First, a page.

But let’s keep track of the key question here: Where could the City Council get enough money—let’s say $500,000 this fiscal year—to make sure parks and school grounds remain green? In the 2013-2014 budget, the city added six and one-half new police officer positions and six new firefighters. Do you know what it costs Santa Rosa for one police officer or firefighter? I obtained the complete list of 2012 compensation—pay and benefits—for all city employees. Alphabetically, I took the first 10 police officers on the list and came up with these averages per officer: $88,867 base pay, $6,380 overtime and $15,238 “other pay,” totaling an average gross pay per officer of $110,485. Add to this $16,470 for medical/dental/vision insurance, $37,239 pension contribution, $6,850 employer-paid “employee” pension contribution, $2,889 “other retirement” costs, $1,618 life and disability insurance and $5,432 “other monetary costs” paid by the city. The average cost now increases to $180,983.
Think that’s a lot? Hold onto your fire helmets and remember what a retired New York City police detective told me: “Everyone wants to be a firefighter and nobody wants to be a cop.” I ran the pay and benefits numbers for the first 10 firefighters on the city list for 2012. Average base pay was $102,006, plus average overtime pay of $36,209 and average “other pay” of $17,557, for total average gross pay of $155,772. This is 41 percent higher than the average gross pay of the police officers. You may logically ask: Why is overtime so high? That’s because of the way fire shifts are scheduled, for example “24 hours on,” such that a firefighter has built-in overtime. Not only does this provide sharply higher pay, it also lets some firefighters have other jobs during their “off” time.
Then add $15,160 for medical/dental/vision insurance, $35,857 in pension contributions, $10,083 employer-paid “employee” pension contribution, $5,794 “other retirement costs,” $1,952 life and disability insurance and $8,426 “other monetary costs.” The total average now is an astounding $233,044. This is 29 percent higher than the average cost per police officer and tells us that every four firefighters cost the city close to $1 million per year.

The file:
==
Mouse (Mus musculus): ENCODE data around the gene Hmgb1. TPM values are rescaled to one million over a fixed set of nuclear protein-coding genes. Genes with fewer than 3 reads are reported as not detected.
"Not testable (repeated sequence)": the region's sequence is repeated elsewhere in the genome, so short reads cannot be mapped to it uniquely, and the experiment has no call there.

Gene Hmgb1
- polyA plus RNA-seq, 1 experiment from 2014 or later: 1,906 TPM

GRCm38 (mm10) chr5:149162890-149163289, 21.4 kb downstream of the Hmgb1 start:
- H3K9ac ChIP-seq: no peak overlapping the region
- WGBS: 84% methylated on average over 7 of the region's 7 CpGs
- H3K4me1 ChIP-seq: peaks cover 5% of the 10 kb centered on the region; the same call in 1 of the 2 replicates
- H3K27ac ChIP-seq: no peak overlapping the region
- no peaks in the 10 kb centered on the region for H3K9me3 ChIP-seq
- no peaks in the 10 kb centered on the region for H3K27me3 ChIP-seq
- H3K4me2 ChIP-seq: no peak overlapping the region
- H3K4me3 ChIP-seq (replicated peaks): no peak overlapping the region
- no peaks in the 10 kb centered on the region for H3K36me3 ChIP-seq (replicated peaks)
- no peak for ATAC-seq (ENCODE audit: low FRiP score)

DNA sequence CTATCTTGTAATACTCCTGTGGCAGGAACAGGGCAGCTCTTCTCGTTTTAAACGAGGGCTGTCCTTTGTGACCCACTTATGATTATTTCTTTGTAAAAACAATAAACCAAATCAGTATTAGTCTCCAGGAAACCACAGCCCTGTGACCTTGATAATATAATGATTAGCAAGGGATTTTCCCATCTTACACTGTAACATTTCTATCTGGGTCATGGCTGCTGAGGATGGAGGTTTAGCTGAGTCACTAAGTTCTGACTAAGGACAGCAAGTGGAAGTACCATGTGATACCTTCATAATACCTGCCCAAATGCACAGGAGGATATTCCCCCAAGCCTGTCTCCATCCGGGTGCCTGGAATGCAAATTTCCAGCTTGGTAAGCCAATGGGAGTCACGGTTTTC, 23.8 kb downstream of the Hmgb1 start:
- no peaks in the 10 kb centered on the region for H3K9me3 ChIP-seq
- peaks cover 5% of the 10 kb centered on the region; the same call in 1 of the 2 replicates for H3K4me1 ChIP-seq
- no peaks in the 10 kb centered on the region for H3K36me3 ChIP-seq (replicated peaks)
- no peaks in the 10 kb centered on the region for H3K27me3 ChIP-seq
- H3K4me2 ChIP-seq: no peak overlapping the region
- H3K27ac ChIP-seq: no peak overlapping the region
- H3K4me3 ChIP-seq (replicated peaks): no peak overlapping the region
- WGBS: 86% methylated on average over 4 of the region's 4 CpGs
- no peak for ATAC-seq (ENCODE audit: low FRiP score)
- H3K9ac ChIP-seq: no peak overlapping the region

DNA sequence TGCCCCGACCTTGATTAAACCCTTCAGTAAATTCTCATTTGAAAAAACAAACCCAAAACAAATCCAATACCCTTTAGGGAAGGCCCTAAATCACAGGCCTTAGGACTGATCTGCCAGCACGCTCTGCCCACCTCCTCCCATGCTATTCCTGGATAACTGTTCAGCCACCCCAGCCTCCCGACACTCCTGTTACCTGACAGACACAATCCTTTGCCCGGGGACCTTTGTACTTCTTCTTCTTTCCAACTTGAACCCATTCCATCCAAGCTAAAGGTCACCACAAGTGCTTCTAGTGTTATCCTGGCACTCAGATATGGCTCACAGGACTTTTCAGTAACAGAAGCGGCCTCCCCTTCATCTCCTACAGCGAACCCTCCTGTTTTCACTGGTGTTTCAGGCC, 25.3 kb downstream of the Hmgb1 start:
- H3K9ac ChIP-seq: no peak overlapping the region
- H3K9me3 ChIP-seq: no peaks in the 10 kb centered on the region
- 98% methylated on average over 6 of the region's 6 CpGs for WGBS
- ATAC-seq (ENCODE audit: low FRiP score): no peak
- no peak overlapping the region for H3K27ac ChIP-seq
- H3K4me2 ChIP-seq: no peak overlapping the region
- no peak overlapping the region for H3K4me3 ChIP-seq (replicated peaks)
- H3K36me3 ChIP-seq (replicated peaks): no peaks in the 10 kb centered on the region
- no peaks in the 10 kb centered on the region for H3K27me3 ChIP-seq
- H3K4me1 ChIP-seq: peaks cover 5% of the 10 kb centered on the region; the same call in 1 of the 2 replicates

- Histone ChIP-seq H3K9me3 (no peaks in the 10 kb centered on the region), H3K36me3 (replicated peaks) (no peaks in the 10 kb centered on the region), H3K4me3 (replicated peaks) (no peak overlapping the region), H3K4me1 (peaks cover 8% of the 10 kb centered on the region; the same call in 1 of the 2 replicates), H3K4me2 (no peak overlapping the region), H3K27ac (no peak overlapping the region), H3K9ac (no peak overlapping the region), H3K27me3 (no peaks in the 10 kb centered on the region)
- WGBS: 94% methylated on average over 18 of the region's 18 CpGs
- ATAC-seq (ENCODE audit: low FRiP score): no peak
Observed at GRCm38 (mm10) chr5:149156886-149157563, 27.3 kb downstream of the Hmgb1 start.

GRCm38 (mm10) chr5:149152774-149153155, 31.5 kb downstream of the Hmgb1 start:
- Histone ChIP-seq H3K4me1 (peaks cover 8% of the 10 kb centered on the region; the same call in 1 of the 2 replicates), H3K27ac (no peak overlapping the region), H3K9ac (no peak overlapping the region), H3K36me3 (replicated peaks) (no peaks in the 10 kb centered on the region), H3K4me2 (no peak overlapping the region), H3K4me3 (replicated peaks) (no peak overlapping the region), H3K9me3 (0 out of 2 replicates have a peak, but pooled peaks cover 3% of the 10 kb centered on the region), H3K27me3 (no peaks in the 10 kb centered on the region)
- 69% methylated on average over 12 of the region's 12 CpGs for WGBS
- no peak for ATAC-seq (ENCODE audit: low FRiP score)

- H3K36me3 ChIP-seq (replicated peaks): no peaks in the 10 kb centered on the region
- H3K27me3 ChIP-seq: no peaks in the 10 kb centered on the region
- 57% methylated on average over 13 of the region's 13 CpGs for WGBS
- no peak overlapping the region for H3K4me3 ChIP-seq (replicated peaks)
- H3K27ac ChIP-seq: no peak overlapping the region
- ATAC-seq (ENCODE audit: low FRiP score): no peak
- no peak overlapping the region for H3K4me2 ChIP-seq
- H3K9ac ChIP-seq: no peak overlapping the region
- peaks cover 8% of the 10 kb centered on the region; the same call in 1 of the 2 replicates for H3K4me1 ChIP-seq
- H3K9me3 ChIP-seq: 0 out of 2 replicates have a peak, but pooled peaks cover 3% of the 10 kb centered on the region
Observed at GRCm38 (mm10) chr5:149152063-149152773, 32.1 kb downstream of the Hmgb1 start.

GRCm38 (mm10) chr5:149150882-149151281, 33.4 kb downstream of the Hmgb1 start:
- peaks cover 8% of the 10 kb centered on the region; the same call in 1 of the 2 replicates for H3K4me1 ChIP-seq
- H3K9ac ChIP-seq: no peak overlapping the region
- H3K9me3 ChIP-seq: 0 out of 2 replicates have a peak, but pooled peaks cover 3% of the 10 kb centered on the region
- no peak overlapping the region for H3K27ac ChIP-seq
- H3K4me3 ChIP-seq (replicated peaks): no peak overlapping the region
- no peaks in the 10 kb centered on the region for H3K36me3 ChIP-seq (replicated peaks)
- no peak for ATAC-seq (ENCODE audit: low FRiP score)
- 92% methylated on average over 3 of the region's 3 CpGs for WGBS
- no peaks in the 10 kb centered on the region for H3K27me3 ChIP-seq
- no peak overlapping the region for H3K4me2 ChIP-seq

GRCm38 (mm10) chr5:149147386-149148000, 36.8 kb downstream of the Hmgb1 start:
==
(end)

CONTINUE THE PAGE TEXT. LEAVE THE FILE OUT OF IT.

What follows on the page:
For confirmation of this disparity, just check out the part of the budget report that describes the use of Measure “O” funds. Remember that the police department and the fire department receive the same percentage (40 percent) of Measure “O” taxes. But the fire department money funds only 10 positions while the police department money funds 19.
And now we’ve just learned (at a City Council meeting on August 6) that Santa Rosa’s pension costs are about to skyrocket, going up an estimated $12 million by 2020. At that point, police and fire pension costs alone could amount to more than 50 percent of pensionable pay. Where will that money come from? Does it make sense for firefighters to be paid so much more than police officers? Should we consider privatization of the fire department? Without changes, our current three-alarm fiscal fire will become five alarms within a few short years, leaving scorched earth in our parks and elsewhere.



In this Issue

New Adventures in Wine Country

As each new generation of tourists arrived, they sought out wineries that offered something different from a standard tasting at the bar. Along the way, cave tours and blending seminars were offered...

Beyond The Bottle

Fine wine comes with certain expectations, and finding it in a bottle with a natural cork and an attractive label is likely to be close to the top of the list. Bottled wine undoubtedly has a certain...

Small Wonders

The modest entrance of Passalacqua winery in the heart of Dry Creek Valley offers sweeping vineyard views and an inviting patio lounge seating area underneath the shade of coastal redwood trees, sur...

See all...